Rayman and Gottfredson have compiled a rich source of information that provides a technically complete description of one of counseling’s most influential and well-known theories. Concurrently, this text tells a fascinating story of personal growth and resilience in the face of changing cultural and economic norms during the second half of the 20th century. It embodies a theme that ran throughout Holland’s life and that this reviewer emphasizes when working with clients and teaching counseling for career concerns to graduate students—an integrated balance of aspirational and rationale approaches to developing one’s career yields the most fulfilling and productive life. This book is a thorough and authoritative source that should be read by practicing professionals and students enrolled in counselor education graduate programs for years to come.



Reardon, R. C., Lenz, J. G., Sampson, J. P., Jr., & Peterson, G. W. (2019). Career development and planning: A comprehensive approach (6th ed.). Dubuque, IA: Kendall Hunt.


Rayman, J., & Gottfredson, G. (Eds.). (2020). My Life with a Theory: John L. Holland’s Autobiography and Theory of Careers. National Career Development Association.

Reviewed by: Darrin Carr, PhD, HSPP

The Professional Counselor


Book Review—A Therapist’s Guide to Treating Eating Disorders in a Social Media Age

by Shauna Frisbie


Working with the adolescent population can be difficult. These are the years when people develop their sense of self and identity, and with the world at their fingertips through social media, that sense of self can be skewed. Today’s young individuals are bombarded by images that are not realistic and many times see themselves as flawed in comparison. This is when an eating disorder can develop. A Therapist’s Guide to Treating Eating Disorders in a Social Media Age presents an innovative therapeutic approach to eating disorders that highlights the influence of social media.

The author, Dr. Shauna Frisbie, has spent over 25 years treating clients with eating disorders. This experience has given her a firsthand understanding of how social media has changed the playing field when treating adolescents. She begins the book by describing eating disorders and how they can be affected by social media as well as the world we live in. She discusses the COVID-19 pandemic and the quarantine-related effects that have led to higher use of social media. As this pandemic continues, adolescents are becoming more and more secluded and reliant on social media for their social interactions. Screen time has replaced social gatherings and activities with others as they navigate this new existence.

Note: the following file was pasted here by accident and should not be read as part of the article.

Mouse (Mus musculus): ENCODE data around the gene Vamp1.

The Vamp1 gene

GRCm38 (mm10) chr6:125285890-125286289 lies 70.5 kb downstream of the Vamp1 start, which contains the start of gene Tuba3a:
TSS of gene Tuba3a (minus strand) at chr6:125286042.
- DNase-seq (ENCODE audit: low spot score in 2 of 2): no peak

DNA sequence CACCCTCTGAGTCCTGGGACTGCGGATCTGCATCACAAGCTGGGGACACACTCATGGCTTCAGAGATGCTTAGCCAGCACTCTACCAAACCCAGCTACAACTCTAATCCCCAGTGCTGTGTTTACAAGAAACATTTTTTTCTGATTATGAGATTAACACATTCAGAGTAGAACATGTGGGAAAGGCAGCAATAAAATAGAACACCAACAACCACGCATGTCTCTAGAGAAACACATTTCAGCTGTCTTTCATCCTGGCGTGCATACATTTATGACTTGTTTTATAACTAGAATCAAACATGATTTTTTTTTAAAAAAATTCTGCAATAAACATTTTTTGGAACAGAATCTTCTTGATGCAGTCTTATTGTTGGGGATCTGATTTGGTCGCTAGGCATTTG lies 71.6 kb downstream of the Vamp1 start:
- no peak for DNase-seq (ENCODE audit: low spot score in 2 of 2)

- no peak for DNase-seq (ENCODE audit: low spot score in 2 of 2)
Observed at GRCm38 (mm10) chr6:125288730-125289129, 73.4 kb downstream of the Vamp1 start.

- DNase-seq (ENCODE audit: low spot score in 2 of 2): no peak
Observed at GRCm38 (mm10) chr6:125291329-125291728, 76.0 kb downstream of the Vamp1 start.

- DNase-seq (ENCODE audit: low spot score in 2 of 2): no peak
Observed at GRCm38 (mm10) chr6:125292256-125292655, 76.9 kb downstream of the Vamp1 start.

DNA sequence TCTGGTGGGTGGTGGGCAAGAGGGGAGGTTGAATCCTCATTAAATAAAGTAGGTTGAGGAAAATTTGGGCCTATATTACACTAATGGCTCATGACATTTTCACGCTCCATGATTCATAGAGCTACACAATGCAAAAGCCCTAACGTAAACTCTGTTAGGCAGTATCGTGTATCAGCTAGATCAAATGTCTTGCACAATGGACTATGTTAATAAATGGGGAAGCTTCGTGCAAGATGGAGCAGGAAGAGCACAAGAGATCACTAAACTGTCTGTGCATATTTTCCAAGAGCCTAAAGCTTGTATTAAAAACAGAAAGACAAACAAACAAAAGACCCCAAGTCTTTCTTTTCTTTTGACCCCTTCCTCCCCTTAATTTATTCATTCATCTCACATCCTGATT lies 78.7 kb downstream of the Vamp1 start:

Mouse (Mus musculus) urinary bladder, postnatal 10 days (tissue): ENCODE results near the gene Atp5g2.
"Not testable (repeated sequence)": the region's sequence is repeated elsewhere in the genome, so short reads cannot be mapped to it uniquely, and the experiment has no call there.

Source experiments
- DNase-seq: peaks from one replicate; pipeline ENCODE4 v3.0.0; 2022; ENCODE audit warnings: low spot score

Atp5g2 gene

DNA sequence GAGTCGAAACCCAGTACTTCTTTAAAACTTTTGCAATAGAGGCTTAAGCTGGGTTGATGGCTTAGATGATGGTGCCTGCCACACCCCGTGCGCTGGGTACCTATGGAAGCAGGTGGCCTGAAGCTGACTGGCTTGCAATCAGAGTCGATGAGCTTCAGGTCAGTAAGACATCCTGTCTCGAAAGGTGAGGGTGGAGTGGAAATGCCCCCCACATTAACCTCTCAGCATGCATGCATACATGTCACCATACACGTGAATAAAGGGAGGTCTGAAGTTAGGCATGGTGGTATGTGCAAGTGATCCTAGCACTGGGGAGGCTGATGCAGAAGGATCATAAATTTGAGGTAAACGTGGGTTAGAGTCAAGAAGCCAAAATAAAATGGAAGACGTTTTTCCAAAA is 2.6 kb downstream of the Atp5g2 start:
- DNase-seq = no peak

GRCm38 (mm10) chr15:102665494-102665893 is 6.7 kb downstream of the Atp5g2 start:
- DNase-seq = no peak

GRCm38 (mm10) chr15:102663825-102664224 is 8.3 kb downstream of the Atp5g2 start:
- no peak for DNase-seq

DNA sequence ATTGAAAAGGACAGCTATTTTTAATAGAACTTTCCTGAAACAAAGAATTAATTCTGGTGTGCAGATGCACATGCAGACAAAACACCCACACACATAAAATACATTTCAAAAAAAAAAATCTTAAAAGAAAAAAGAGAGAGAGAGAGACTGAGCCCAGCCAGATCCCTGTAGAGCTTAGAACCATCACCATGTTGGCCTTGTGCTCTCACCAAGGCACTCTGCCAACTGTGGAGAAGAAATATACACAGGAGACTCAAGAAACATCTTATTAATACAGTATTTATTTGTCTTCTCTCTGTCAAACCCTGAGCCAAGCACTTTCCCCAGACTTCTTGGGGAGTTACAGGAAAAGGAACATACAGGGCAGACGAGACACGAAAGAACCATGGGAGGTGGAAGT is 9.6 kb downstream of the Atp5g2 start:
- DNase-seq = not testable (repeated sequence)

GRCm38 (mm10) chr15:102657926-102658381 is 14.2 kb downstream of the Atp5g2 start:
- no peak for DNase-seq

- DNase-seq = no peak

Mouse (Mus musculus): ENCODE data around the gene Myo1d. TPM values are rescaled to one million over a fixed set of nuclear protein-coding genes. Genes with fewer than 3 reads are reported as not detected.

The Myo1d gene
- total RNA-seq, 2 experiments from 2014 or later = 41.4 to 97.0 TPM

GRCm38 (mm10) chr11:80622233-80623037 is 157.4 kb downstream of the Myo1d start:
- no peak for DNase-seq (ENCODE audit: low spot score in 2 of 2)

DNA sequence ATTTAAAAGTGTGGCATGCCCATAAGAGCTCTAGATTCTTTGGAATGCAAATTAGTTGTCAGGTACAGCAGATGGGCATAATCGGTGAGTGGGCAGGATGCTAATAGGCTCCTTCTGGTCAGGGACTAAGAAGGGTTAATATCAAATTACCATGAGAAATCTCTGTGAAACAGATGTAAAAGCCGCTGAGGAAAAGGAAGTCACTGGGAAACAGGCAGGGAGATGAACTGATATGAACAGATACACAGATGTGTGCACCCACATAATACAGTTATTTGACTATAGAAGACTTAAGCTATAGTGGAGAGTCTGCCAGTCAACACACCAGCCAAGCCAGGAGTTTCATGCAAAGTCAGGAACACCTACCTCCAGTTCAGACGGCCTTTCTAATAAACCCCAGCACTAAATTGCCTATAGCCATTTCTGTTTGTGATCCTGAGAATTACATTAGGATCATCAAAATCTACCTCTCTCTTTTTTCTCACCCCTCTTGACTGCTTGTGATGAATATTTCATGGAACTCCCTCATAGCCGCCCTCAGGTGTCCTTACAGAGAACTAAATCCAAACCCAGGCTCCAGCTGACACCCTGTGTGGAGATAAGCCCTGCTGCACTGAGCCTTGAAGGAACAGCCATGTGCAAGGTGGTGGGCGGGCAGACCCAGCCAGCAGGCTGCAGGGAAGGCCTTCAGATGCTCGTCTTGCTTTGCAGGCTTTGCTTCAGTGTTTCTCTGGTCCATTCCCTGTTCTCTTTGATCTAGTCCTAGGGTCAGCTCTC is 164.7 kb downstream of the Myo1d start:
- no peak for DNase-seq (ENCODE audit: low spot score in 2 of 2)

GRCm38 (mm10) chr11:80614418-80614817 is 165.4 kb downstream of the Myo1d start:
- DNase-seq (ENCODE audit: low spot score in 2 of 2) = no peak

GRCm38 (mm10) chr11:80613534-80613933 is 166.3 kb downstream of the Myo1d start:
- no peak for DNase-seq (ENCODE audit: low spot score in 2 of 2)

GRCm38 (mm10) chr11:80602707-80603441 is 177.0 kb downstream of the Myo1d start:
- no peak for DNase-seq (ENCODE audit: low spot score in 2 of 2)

Dr. Frisbie explores how cultural influences and our human need for social belonging can be skewed by the use of social media. This is very evident in the most recent generations, Gen Z and Millennials. She then takes the reader on a journey into the visual culture that each of us interacts with daily, developing the reader’s understanding of phototherapy techniques and treatment. From this base the reader moves to an understanding of what identity formation is, how it is developed, and how it can be affected by the use of social media. Dr. Frisbie explores family and identity through client narratives of childhood experiences. With the use of case studies throughout the book, the reader is given a look inside the therapy room.

The technique of using images for narrative creation with the client allows the therapist to understand the client’s perspective. By using this technique, the client discovers the underlying messages that are impacting the relationship they have with their bodies. Social media is full of images—good, bad, and ugly. By using images to help the adolescent discover their narrative of self, the therapist can make the client comfortable.

Dr. Frisbie has given the reader a great deal of information that is quite easy to absorb and put into practice. The depth of the information when discussing the science behind our identities and how social media may play a role in that development is enough to give the reader an understanding without the weight of being overwhelmed by it. The reader will walk away with a better grasp on how social media may play a role in their clients’ lives. With this understanding, a therapist can navigate the possible troubled waters of the adolescent client and their body image.


Frisbie, S. (2020). A Therapist’s Guide to Treating Eating Disorders in a Social Media Age. W. W. Norton.

Reviewed by: Amy Perschbacher, MA, NCC, LPC, Ronan Psychological Associates

The Professional Counselor